* Amount said to reflect sums received from CD investors
* US seeks 230 years prison for convicted Ponzi schemer
* Stanford declared indigent in 2010
* Sentencing set for June 14
By Jonathan Stempel
June 12 In a demand more likely to remain
symbolic than be fulfilled, the U.S. government wants Allen
Stanford to forfeit $5.9 billion from his massive Ponzi scheme,
even though the convicted financier has been declared indigent.
The demand requires court approval, and was made two days
before Stanford, who was once considered a billionaire, is to be
sentenced for operating a multi-billion dollar fraud. Stanford,
62, could spend the rest of his life behind bars.
According to a Tuesday filing with the U.S. District Court
in Houston, the government said the $5.9 billion represents a
sum that Stanford's Antigua-based bank had received from
investors in certificates of deposit when it was put into
receivership in February 2009.
Prosecutors said Stanford International Bank Ltd had $7.2
billion of CD account balances at that time, of which $1.3
billion was fictitious interest.
"While $5.9 billion is clearly a massive amount of money, it
is not at all excessive" given Stanford's involvement, U.S.
Attorney Kenneth Magidson said in a court filing.
He called the requested amount "conservative," but said it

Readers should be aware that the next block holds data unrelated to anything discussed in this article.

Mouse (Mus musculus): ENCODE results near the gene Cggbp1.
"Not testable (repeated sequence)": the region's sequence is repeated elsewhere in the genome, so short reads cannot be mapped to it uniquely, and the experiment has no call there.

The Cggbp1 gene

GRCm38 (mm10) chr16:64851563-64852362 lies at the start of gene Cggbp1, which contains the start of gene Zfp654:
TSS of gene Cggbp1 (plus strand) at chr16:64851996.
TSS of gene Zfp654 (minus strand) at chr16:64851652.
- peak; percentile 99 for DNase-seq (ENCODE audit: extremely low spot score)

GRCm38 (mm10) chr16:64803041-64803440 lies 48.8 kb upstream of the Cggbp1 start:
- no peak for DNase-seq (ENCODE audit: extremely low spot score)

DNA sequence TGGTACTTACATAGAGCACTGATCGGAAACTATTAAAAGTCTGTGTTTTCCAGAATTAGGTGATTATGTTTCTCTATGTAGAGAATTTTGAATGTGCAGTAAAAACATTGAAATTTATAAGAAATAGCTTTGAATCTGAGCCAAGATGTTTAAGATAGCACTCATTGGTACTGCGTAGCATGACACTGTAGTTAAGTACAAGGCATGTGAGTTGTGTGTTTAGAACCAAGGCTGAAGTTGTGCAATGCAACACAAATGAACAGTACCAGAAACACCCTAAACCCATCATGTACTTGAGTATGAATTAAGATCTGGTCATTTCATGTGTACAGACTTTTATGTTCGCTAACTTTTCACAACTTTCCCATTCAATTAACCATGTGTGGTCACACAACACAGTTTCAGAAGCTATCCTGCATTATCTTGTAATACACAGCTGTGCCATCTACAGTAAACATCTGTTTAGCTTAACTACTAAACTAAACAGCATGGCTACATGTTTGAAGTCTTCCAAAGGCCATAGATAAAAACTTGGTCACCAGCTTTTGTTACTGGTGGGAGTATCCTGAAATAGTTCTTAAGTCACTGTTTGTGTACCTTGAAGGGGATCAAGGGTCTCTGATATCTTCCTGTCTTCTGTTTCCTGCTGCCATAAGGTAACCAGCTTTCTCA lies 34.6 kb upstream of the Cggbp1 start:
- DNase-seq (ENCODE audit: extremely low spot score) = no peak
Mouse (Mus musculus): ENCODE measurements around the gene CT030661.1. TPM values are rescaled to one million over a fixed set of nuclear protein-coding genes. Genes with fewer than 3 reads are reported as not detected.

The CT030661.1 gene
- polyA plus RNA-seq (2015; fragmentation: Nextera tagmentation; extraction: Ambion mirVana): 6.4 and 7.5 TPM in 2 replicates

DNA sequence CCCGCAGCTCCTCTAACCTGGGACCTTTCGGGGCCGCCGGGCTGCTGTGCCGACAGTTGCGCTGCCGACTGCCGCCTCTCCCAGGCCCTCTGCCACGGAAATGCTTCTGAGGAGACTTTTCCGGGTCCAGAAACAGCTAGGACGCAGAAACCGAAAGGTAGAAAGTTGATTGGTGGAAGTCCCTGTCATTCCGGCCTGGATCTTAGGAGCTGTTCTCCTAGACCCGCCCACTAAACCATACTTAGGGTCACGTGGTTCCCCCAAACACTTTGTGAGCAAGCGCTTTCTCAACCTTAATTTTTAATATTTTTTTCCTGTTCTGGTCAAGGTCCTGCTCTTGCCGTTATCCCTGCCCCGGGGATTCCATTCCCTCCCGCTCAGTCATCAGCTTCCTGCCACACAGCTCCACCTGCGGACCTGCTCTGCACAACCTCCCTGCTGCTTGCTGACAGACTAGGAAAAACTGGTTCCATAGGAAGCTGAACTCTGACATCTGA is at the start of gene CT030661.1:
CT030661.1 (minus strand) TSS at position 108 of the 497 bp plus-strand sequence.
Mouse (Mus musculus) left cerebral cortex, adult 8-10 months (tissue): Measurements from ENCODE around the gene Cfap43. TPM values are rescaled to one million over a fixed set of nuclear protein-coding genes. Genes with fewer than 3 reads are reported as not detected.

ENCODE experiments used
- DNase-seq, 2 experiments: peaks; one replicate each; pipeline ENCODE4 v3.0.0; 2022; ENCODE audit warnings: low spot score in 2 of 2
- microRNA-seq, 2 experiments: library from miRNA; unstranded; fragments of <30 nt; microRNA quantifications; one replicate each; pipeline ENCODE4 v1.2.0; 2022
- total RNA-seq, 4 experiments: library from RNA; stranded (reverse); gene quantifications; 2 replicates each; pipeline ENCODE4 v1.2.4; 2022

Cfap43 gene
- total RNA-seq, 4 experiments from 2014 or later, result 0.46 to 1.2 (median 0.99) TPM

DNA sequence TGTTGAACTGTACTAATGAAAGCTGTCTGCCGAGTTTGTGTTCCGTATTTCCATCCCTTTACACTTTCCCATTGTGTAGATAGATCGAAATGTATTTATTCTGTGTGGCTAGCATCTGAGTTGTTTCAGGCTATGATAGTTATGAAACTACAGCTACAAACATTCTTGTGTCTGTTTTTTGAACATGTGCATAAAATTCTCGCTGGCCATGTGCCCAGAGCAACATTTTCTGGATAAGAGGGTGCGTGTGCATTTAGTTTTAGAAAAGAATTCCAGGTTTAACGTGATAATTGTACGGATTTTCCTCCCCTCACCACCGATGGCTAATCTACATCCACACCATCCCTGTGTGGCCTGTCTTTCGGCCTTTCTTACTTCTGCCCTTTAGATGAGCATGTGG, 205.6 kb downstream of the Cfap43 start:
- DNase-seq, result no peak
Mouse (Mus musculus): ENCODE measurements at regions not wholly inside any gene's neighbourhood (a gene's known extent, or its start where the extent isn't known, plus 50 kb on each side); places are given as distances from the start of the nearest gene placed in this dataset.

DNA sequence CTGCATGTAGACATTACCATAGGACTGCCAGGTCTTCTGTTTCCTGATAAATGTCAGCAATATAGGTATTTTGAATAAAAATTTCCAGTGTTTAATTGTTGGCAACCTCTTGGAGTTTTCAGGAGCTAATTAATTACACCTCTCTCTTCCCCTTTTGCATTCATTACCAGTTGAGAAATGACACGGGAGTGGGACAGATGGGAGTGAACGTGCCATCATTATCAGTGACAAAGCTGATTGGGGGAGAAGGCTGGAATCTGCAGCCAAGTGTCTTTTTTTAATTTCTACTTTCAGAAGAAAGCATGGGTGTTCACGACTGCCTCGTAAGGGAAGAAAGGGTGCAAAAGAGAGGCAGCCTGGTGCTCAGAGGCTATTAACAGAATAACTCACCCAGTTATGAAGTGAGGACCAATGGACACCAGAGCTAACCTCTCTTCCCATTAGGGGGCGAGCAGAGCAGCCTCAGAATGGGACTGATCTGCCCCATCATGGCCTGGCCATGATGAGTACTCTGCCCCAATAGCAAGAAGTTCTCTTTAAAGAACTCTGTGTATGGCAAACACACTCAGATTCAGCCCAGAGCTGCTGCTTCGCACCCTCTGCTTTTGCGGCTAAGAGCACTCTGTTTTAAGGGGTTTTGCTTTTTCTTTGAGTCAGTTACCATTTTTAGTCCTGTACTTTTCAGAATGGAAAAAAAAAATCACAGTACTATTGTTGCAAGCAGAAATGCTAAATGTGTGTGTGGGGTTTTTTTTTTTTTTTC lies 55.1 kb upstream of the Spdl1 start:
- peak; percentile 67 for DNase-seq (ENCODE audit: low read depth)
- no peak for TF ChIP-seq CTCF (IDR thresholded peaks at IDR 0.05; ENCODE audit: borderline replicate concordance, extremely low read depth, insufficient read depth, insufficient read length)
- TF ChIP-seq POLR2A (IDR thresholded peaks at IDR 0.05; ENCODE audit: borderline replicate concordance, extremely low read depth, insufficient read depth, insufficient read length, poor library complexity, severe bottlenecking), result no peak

might be harder to prove a higher amount given the duration of
Stanford's fraud and lack of complete records.
Neither Stanford's lawyers nor Magidson's office immediately
responded to requests for comment.
Once considered a billionaire but declared indigent in 2010,
Stanford was convicted on March 6 by a federal jury on fraud,
conspiracy and obstruction charges related to his alleged
two-decade scam, centered on the sale of bogus CDs.
Calling Stanford a "ruthless predator" and "among the
greediest, most selfish, and utterly remorseless criminals," the
government recommended that he serve a 230-year prison term, the
most recommended under federal law.
That term would be 80 years more than Bernard Madoff got in
2009 for his Ponzi scheme. Madoff was also ordered to forfeit
$170.8 billion, more than twice his estimated fraud.
Stanford, in contrast, is seeking a prison term of 31 to 44
months, which could result in his release because he has already
been in custody for three years, according to the government.
U.S. District Judge David Hittner presided over Stanford's
six-week trial, and will hand down his sentence. He must also
approve any forfeiture order.
The case is U.S. v. Stanford, U.S. District Court, Southern
District of Texas, No. 09-cr-00342.